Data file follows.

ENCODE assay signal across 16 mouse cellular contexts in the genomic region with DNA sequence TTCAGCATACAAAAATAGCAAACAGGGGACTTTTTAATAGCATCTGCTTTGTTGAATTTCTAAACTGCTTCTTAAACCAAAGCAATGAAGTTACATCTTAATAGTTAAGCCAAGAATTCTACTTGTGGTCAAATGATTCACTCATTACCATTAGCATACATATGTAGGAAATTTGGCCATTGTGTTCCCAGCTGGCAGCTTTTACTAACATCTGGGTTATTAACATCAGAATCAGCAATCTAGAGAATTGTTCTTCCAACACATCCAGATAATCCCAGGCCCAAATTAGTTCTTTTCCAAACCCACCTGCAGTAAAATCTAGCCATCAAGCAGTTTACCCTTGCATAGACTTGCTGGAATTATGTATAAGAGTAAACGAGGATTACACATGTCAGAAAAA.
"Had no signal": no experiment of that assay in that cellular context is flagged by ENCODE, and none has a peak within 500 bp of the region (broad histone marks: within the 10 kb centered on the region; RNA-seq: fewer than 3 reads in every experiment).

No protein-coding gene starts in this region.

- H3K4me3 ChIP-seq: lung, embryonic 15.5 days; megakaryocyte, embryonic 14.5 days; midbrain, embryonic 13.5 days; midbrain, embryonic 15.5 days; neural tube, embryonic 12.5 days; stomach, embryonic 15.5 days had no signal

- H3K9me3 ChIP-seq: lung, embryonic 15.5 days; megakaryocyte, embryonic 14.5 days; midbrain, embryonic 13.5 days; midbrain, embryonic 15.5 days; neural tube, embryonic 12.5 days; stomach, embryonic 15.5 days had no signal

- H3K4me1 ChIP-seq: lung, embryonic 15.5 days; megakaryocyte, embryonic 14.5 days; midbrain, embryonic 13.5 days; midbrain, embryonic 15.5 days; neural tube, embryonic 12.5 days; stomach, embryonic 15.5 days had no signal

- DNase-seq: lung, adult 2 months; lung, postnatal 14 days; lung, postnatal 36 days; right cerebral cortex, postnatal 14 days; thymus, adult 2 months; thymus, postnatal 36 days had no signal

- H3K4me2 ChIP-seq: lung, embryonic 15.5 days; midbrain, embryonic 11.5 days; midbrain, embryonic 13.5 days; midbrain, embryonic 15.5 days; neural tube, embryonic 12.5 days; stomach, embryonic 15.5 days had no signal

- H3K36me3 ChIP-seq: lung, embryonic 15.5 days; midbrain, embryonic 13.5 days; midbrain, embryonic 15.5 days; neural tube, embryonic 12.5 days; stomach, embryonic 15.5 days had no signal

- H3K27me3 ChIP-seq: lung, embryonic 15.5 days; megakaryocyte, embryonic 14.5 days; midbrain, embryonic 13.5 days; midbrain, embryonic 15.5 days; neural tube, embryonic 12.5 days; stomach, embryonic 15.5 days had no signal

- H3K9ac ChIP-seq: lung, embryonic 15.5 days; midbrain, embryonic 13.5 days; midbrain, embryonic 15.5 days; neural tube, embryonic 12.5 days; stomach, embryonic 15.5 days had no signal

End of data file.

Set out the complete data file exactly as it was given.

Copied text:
ENCODE assay signal across 16 mouse cellular contexts in the genomic region with DNA sequence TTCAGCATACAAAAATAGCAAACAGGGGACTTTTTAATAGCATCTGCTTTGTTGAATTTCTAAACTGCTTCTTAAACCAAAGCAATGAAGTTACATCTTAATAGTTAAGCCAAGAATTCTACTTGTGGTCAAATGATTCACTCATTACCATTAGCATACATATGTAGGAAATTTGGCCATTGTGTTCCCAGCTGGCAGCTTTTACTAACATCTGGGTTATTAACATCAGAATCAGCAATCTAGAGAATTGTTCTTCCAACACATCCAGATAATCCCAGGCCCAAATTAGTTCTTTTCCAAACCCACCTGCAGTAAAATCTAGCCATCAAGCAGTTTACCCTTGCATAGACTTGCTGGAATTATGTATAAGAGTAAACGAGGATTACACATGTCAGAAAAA.
"Had no signal": no experiment of that assay in that cellular context is flagged by ENCODE, and none has a peak within 500 bp of the region (broad histone marks: within the 10 kb centered on the region; RNA-seq: fewer than 3 reads in every experiment).

No protein-coding gene starts in this region.

- H3K4me3 ChIP-seq: lung, embryonic 15.5 days; megakaryocyte, embryonic 14.5 days; midbrain, embryonic 13.5 days; midbrain, embryonic 15.5 days; neural tube, embryonic 12.5 days; stomach, embryonic 15.5 days had no signal

- H3K9me3 ChIP-seq: lung, embryonic 15.5 days; megakaryocyte, embryonic 14.5 days; midbrain, embryonic 13.5 days; midbrain, embryonic 15.5 days; neural tube, embryonic 12.5 days; stomach, embryonic 15.5 days had no signal

- H3K4me1 ChIP-seq: lung, embryonic 15.5 days; megakaryocyte, embryonic 14.5 days; midbrain, embryonic 13.5 days; midbrain, embryonic 15.5 days; neural tube, embryonic 12.5 days; stomach, embryonic 15.5 days had no signal

- DNase-seq: lung, adult 2 months; lung, postnatal 14 days; lung, postnatal 36 days; right cerebral cortex, postnatal 14 days; thymus, adult 2 months; thymus, postnatal 36 days had no signal

- H3K4me2 ChIP-seq: lung, embryonic 15.5 days; midbrain, embryonic 11.5 days; midbrain, embryonic 13.5 days; midbrain, embryonic 15.5 days; neural tube, embryonic 12.5 days; stomach, embryonic 15.5 days had no signal

- H3K36me3 ChIP-seq: lung, embryonic 15.5 days; midbrain, embryonic 13.5 days; midbrain, embryonic 15.5 days; neural tube, embryonic 12.5 days; stomach, embryonic 15.5 days had no signal

- H3K27me3 ChIP-seq: lung, embryonic 15.5 days; megakaryocyte, embryonic 14.5 days; midbrain, embryonic 13.5 days; midbrain, embryonic 15.5 days; neural tube, embryonic 12.5 days; stomach, embryonic 15.5 days had no signal

- H3K9ac ChIP-seq: lung, embryonic 15.5 days; midbrain, embryonic 13.5 days; midbrain, embryonic 15.5 days; neural tube, embryonic 12.5 days; stomach, embryonic 15.5 days had no signal